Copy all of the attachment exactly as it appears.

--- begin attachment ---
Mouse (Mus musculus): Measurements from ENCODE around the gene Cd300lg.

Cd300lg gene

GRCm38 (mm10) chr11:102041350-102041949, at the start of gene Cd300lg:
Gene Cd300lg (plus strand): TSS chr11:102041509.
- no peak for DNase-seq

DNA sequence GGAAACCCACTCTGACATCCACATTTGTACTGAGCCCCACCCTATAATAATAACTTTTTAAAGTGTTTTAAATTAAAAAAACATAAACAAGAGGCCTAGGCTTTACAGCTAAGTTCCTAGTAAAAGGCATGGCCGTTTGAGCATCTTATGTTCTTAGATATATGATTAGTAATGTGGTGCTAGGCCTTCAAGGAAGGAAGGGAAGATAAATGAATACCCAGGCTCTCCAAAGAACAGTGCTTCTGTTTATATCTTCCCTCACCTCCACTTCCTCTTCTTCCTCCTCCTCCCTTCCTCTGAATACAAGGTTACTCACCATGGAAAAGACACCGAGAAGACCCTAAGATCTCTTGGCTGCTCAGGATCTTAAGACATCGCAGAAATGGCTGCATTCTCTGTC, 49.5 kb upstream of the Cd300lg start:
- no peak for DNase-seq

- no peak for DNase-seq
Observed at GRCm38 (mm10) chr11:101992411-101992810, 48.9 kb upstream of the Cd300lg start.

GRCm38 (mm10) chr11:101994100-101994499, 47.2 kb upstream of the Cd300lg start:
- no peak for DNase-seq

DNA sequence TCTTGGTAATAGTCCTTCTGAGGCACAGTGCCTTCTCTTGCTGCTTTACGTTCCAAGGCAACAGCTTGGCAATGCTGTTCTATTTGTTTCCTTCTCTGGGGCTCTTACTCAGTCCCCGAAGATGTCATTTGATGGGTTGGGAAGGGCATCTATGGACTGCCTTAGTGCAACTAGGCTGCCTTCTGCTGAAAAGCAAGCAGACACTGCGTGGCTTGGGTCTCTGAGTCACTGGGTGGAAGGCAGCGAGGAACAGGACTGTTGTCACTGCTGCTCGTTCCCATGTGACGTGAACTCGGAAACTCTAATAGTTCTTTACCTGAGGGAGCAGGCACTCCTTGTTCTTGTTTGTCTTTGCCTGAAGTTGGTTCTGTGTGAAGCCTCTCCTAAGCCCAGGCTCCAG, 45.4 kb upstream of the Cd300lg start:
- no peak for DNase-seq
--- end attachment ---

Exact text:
Mouse (Mus musculus): Measurements from ENCODE around the gene Cd300lg.

Cd300lg gene

GRCm38 (mm10) chr11:102041350-102041949, at the start of gene Cd300lg:
Gene Cd300lg (plus strand): TSS chr11:102041509.
- no peak for DNase-seq

DNA sequence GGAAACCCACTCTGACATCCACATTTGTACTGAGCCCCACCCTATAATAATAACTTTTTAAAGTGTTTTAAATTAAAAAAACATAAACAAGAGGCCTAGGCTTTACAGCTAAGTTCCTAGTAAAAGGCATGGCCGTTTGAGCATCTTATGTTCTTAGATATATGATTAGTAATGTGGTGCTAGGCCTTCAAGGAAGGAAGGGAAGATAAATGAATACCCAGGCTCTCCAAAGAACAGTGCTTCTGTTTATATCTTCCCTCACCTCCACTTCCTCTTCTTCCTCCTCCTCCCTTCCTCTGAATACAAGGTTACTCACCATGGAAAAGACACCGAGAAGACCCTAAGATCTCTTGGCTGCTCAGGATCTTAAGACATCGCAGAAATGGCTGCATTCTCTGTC, 49.5 kb upstream of the Cd300lg start:
- no peak for DNase-seq

- no peak for DNase-seq
Observed at GRCm38 (mm10) chr11:101992411-101992810, 48.9 kb upstream of the Cd300lg start.

GRCm38 (mm10) chr11:101994100-101994499, 47.2 kb upstream of the Cd300lg start:
- no peak for DNase-seq

DNA sequence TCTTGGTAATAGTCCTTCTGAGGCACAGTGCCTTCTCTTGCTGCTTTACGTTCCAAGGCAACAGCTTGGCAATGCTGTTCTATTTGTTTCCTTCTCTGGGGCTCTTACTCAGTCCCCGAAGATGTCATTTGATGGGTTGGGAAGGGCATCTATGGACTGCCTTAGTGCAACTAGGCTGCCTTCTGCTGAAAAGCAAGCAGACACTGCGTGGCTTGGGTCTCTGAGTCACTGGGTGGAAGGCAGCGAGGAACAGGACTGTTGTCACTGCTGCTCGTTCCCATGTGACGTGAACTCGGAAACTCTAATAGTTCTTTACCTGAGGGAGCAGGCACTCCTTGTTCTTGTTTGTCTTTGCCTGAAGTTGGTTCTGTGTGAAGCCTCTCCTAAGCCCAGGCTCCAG, 45.4 kb upstream of the Cd300lg start:
- no peak for DNase-seq